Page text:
Abdel-Razik A, Mousa N, Shabana W, et al. Helicobacter pylori and non-alcoholic fatty liver disease: A new enigma? Helicobacter. 2018;23(6):e12537.
Abdel-Razik, A., Mousa, N., Shabana, W., Refaey, M., Elhelaly, R., Elzehery, R., Abdelsalam, M., Elgamal, A., Nassar, M. R., Abu El-Soud, A., Seif, A. S., Tawfik, A. M., El-Wakeel, N., & Eldars, W. (2018). Helicobacter pylori and non-alcoholic fatty liver disease: A new enigma? Helicobacter, 23(6), e12537. https://doi.org/10.1111/hel.12537
Abdel-Razik A, et al. Helicobacter Pylori and Non-alcoholic Fatty Liver Disease: a New Enigma. Helicobacter. 2018;23(6):e12537. PubMed PMID: 30246507.
* Article titles in AMA citation format should be in sentence-case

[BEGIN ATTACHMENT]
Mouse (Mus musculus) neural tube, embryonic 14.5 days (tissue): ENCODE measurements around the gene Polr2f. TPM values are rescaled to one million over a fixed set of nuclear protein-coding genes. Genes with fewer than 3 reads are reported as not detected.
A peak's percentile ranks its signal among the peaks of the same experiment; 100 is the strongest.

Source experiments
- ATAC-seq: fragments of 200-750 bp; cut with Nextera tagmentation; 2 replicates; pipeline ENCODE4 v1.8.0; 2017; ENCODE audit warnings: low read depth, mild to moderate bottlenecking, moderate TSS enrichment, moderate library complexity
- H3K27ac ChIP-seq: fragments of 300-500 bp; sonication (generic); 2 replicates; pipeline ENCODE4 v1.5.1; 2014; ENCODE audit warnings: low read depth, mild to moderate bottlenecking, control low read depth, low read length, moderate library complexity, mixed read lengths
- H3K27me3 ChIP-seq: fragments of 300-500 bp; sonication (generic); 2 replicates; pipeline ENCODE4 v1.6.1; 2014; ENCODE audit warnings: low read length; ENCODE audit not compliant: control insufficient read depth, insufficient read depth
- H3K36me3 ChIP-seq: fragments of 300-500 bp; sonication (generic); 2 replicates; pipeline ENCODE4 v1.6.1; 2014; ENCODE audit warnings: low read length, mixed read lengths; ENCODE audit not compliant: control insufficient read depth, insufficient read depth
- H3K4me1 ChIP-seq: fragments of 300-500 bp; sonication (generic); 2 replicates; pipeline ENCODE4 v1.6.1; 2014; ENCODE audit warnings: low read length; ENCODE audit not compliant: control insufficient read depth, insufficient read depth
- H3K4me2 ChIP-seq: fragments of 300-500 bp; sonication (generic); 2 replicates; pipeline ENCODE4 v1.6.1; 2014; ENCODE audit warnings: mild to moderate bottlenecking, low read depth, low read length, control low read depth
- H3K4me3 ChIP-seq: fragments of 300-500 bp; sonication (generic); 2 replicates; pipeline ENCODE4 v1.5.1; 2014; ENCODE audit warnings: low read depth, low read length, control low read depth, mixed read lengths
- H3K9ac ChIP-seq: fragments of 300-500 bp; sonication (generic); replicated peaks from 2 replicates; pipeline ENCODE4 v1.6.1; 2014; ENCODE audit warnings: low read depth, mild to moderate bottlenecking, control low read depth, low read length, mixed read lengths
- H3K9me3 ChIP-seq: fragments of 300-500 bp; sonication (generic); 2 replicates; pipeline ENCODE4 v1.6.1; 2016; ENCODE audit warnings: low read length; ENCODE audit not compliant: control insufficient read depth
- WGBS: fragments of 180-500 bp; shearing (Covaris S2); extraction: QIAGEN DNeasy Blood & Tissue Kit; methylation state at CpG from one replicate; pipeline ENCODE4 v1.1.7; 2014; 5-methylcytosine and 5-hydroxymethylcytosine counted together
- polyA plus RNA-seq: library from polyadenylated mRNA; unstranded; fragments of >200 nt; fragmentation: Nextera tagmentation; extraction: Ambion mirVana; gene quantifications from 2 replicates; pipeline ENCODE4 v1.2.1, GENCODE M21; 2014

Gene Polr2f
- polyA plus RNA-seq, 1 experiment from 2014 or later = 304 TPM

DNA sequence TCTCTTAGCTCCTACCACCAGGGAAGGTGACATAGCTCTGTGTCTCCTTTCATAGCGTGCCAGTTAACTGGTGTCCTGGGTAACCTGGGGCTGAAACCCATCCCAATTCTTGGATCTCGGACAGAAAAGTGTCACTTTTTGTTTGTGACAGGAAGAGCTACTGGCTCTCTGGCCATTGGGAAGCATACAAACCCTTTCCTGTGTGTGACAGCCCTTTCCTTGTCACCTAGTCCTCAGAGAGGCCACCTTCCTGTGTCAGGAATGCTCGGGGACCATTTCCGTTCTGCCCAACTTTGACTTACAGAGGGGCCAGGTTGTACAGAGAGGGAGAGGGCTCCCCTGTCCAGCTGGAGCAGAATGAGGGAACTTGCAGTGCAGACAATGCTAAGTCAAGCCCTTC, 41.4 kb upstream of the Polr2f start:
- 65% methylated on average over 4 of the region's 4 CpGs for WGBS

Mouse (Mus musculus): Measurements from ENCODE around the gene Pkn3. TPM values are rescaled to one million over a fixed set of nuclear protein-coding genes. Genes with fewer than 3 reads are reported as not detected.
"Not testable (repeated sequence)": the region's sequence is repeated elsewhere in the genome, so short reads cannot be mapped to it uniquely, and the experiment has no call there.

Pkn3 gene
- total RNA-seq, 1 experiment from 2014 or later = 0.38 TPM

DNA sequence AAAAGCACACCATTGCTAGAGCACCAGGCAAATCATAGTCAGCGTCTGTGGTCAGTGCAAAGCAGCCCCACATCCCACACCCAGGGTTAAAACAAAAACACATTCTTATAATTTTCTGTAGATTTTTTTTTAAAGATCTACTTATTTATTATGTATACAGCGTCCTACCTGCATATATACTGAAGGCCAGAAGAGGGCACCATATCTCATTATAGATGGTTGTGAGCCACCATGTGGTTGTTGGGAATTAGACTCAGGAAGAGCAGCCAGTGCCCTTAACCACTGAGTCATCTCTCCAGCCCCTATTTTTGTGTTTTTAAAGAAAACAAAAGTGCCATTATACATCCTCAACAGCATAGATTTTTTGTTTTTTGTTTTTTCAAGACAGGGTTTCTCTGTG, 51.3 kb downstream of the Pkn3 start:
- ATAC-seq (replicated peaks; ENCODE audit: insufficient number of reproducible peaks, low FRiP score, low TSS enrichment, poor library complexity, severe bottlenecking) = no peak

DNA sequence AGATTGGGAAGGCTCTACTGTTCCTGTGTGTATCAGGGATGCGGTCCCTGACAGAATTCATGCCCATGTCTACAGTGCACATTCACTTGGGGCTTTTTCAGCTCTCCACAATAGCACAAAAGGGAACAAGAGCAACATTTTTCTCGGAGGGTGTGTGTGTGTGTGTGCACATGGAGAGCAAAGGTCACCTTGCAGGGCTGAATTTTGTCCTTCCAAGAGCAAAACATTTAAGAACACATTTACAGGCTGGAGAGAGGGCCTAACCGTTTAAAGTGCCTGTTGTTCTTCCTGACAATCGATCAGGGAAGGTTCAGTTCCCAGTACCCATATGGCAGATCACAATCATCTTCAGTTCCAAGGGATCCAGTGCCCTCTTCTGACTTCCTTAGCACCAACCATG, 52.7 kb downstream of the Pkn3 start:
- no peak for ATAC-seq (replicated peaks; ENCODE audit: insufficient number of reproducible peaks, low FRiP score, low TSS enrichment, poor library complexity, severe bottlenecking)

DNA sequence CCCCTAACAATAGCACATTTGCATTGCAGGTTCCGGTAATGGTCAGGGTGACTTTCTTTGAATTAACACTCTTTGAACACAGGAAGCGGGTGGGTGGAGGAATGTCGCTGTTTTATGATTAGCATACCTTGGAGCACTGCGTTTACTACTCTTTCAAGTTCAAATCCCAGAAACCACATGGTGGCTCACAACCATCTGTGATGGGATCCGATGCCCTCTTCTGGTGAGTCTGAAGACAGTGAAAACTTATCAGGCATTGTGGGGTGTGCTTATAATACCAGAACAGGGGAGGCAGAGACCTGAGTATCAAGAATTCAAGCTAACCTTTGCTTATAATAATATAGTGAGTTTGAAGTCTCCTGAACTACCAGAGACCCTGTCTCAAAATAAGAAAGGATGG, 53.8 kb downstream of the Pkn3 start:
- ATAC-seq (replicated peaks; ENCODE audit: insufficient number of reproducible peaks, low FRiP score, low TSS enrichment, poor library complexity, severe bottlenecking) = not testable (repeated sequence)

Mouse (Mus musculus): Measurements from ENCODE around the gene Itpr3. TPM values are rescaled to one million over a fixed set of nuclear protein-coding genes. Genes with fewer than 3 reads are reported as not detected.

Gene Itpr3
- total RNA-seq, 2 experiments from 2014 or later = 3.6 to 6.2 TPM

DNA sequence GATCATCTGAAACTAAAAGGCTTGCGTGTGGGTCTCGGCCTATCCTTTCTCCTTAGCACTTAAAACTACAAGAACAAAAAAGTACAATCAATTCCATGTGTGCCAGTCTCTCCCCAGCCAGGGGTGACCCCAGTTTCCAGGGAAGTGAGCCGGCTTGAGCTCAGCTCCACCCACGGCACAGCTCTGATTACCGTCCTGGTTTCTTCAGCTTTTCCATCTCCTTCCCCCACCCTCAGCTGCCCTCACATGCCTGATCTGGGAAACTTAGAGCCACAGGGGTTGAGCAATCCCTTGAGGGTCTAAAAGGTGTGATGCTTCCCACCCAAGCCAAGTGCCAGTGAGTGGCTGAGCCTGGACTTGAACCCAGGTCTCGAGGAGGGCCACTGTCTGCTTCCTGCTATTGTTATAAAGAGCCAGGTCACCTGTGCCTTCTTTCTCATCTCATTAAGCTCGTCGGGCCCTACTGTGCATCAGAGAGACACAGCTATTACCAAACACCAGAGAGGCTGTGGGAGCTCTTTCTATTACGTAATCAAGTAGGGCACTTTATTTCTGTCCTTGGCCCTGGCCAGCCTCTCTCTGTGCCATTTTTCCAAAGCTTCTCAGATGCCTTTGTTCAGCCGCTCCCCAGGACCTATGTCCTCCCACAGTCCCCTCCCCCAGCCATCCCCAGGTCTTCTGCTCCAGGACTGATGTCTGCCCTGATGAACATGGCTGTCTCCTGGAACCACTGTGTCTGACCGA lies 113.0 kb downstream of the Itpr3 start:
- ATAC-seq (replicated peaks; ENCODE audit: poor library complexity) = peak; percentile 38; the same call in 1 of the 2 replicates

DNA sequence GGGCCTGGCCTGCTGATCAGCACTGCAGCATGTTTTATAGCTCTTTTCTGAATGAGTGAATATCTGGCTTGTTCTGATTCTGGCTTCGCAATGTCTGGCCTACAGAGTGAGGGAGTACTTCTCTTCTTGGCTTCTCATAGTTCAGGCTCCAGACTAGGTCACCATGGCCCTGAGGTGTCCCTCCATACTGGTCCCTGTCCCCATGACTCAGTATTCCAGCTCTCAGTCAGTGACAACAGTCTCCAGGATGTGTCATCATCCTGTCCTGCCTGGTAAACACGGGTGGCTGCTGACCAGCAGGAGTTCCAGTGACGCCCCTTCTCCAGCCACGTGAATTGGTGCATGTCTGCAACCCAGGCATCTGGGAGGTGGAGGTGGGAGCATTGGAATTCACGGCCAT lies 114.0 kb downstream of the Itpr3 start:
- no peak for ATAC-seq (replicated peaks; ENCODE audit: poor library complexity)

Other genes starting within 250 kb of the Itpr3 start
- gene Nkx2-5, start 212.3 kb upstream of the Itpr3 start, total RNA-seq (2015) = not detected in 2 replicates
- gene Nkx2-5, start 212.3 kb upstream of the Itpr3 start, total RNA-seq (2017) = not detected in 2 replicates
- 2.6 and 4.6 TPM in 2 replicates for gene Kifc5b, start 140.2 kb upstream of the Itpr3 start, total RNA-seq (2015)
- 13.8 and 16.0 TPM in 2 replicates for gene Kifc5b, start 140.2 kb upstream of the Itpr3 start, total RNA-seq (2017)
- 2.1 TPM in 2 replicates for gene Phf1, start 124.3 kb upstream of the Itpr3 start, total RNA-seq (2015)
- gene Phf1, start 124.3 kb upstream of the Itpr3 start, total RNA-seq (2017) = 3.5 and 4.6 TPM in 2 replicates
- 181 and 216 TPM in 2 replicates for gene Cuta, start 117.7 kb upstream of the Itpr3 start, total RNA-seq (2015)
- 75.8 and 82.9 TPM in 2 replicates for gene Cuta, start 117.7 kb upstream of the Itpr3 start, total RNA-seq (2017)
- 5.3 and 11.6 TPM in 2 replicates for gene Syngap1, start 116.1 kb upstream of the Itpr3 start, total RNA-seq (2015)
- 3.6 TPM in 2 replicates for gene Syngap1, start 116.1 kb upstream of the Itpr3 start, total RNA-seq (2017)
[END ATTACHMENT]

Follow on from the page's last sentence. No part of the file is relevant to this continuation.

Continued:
TY - JOUR T1 - Helicobacter pylori and non-alcoholic fatty liver disease: A new enigma? AU - Abdel-Razik,Ahmed, AU - Mousa,Nasser, AU - Shabana,Walaa, AU - Refaey,Mohamed, AU - Elhelaly,Rania, AU - Elzehery,Rasha, AU - Abdelsalam,Mostafa, AU - Elgamal,Ayman, AU - Nassar,Mervat R, AU - Abu El-Soud,Atef, AU - Seif,Ahmed S, AU - Tawfik,Ahmed M, AU - El-Wakeel,Niveen, AU - Eldars,Waleed, Y1 - 2018/09/23/ PY - 2018/06/11/received PY - 2018/08/18/revised PY - 2018/08/18/accepted PY - 2018/9/25/pubmed PY - 2019/2/12/medline PY - 2018/9/25/entrez KW - Helicobacter pylori KW - hepatic steatosis KW - insulin resistance KW - nonalcoholic fatty liver disease SP - e12537 EP - e12537 JF - Helicobacter JO - Helicobacter VL - 23 IS - 6 N2 - BACKGROUND AND AIM: The relationship between Helicobacter pylori (H. pylori) and nonalcoholic fatty liver disease (NAFLD) is a matter of debate. We achieved this prospective work to study whether H. pylori infection is a risk factor for NAFLD. METHODS: A cohort multicenter pilot study of 369 adults without NAFLD at baseline was followed up for 2 years. Serum leptin, insulin, tumor necrosis factor-α, adiponectin, and interleukin-6 were measured using an enzyme-linked immunosorbent assay (ELISA). Homeostasis model assessment of insulin resistance (HOMA-IR) and leptin/adiponectin ratio (LAR) were calculated. Fecal H. pylori antigen was measured by ELISA. A total of 127 participants with H. pylori positive were treated and then followed up for 3 months. RESULTS: Helicobacter pylori-positive patients (46.3%) were associated with an increase in IR, proinflammatory cytokines, C-reactive protein (CRP), LAR, NAFLD-liver fat score (NAFLD-LFS), and hepatic steatosis index (HSI) (all P < 0.01). Multivariate analysis of NAFLD according to HSI and NAFLD-LFS reported that presence of H. pylori, LAR, CRP, IL-6, smoking, and age (all P < 0.01) were independent risk factors for the presence of NAFLD. Multiple models adjusted for potential mediators or confounders such as metabolic, inflammatory, and biochemical factors were constructed. After therapy of H. pylori infection, there was a significant reduction in lipogenic profile, IR, leptin, LAR, CRP, proinflammatory cytokines, HSI, and NAFLD-LFS, as well as, increasing HDL. CONCLUSION: Helicobacter pylori infection was related to an increased risk of NAFLD development, through increased markers of IR, inflammatory mediators, and lipid metabolism. Moreover, its eradication can recover these NAFLD risk factors. SN - 1523-5378 UR - https://www.unboundmedicine.com/medline/citation/30246507/Helicobacter_pylori_and_non_alcoholic_fatty_liver_disease:_A_new_enigma L2 - https://doi.org/10.1111/hel.12537 DB - PRIME DP - Unbound Medicine ER -